Good luck. I hope you perfect it because I’d like to try a slice. 🙂

    Reply
    • Diana Quincy

       /  December 26, 2014

      Joanna – I’m working on it. If at first you don’t succeed…

      Reply
    • I got a lot of recipes like that, too, Joanna. Over the years I’ve learned to judge what the right quantities are, although I find it easier to make it up for main courses vs baked goods. Glad to know I’m not alone!

      Reply
  5. JB Schroeder

     /  December 24, 2014

    I cannot believe how many pies you did, Diana! Have to admit I probably would have loved the applesauce version: just like Tarte aux pommes–my fav fav fav french pastry! I am requesting the perfected pie at the next femmes retreat though! Just in case you need practice!

    Reply
    • Diana Quincy

       /  December 26, 2014

      JB- Who knew I was actually making Tarte aux pommes? I feel much better now and will definitely bring apple pie OR Tarte aux pommes to the next retreat!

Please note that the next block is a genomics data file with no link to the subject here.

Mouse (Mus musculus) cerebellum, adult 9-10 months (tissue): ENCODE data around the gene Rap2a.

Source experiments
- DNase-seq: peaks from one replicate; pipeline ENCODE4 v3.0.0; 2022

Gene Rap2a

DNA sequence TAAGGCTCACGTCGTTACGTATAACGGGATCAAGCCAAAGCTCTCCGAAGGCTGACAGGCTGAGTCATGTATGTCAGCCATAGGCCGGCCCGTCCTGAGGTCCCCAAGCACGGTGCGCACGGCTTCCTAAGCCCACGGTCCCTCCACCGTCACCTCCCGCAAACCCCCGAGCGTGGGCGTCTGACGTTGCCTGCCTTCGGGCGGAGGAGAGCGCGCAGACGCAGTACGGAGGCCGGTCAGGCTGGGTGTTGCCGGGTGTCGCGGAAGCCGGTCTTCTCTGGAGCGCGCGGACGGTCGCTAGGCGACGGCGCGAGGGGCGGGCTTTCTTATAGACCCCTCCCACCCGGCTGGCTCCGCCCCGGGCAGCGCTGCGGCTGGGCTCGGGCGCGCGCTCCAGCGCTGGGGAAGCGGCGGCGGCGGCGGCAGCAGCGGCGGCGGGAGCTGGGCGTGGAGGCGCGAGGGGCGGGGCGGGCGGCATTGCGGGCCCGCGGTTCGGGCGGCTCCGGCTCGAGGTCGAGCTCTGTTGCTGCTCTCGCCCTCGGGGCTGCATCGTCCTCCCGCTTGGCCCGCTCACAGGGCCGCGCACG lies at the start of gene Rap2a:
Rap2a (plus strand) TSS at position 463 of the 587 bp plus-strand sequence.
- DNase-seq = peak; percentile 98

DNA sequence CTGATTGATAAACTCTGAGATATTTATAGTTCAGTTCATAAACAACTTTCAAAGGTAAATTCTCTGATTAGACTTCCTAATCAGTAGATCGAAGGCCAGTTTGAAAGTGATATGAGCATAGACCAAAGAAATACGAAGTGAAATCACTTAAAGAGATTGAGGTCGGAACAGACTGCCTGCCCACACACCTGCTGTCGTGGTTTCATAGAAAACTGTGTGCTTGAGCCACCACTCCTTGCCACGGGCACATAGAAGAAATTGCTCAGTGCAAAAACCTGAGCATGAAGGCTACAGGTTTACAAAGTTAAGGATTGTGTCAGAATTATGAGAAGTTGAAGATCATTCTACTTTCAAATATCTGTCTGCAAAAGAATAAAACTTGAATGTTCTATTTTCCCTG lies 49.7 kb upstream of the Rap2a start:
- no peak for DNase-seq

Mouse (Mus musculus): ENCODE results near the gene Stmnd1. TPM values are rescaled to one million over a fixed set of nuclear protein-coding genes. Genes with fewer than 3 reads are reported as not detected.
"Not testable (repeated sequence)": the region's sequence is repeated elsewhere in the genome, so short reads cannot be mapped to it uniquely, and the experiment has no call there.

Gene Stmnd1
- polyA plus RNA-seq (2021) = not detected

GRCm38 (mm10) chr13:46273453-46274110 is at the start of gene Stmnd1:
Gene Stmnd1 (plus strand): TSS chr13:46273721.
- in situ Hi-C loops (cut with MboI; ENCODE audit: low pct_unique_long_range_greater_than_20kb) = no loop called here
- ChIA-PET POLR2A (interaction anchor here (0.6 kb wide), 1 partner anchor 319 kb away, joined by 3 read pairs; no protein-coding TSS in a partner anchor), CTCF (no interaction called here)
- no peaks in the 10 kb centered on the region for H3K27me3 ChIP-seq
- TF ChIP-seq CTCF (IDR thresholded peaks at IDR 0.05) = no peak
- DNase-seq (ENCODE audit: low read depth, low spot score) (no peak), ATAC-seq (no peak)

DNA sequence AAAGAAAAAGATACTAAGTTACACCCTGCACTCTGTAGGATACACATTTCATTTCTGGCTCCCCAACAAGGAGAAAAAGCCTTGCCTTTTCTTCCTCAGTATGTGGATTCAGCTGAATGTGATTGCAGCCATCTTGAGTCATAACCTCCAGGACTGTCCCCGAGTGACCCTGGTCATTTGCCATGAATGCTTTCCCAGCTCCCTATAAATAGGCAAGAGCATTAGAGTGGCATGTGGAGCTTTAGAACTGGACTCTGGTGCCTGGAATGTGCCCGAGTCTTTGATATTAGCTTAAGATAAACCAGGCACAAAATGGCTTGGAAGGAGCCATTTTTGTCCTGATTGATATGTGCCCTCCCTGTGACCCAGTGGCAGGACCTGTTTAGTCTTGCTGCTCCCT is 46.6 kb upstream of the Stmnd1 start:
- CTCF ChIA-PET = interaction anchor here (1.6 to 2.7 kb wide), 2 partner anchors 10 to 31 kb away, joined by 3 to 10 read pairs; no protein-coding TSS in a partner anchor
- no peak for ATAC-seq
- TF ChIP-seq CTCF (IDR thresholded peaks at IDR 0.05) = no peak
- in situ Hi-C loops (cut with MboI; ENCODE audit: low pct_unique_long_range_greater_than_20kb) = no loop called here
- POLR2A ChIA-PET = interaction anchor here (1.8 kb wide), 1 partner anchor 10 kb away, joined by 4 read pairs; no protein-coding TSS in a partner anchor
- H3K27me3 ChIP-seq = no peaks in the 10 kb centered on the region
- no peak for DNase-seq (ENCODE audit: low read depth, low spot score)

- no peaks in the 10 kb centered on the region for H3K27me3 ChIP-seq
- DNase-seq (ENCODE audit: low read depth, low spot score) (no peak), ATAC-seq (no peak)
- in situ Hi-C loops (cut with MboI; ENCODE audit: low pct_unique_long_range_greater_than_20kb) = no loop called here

Reply
  6. Jaye Marie Rome

     /  December 27, 2014

    Diana, I applaud your persistence! Apple pies can be tough to make. It does all come down to the right apples and the right amount of flour. I’m sure if you haven’t perfected it yet, you will soon! And yes…if not at the retreat, then you will have to bring one to the conference! 😉

    Reply
  7. Diana Quincy

     /  December 27, 2014

    Hi Jaye – It’s a deal. Now the pressure is on to perfect the dang pie before the Femmes are together in one place again!

    Reply
  8. Thanks for sharing your journey to the perfect pie. I’ve had a similar experience with my mom’s biscotti. I had a basic recipe but the amount of flour to be added would vary depending on the size of the eggs. You had to judge by feel, literally, when you rolled out the dough. If you added too much flour, they were hard. Too little flour, and they were soft inside. Baking is a science. I applaud your perseverance. The more you try it, the more you’ll get the hang of it. And you’re right….it’s just like writing!

    Reply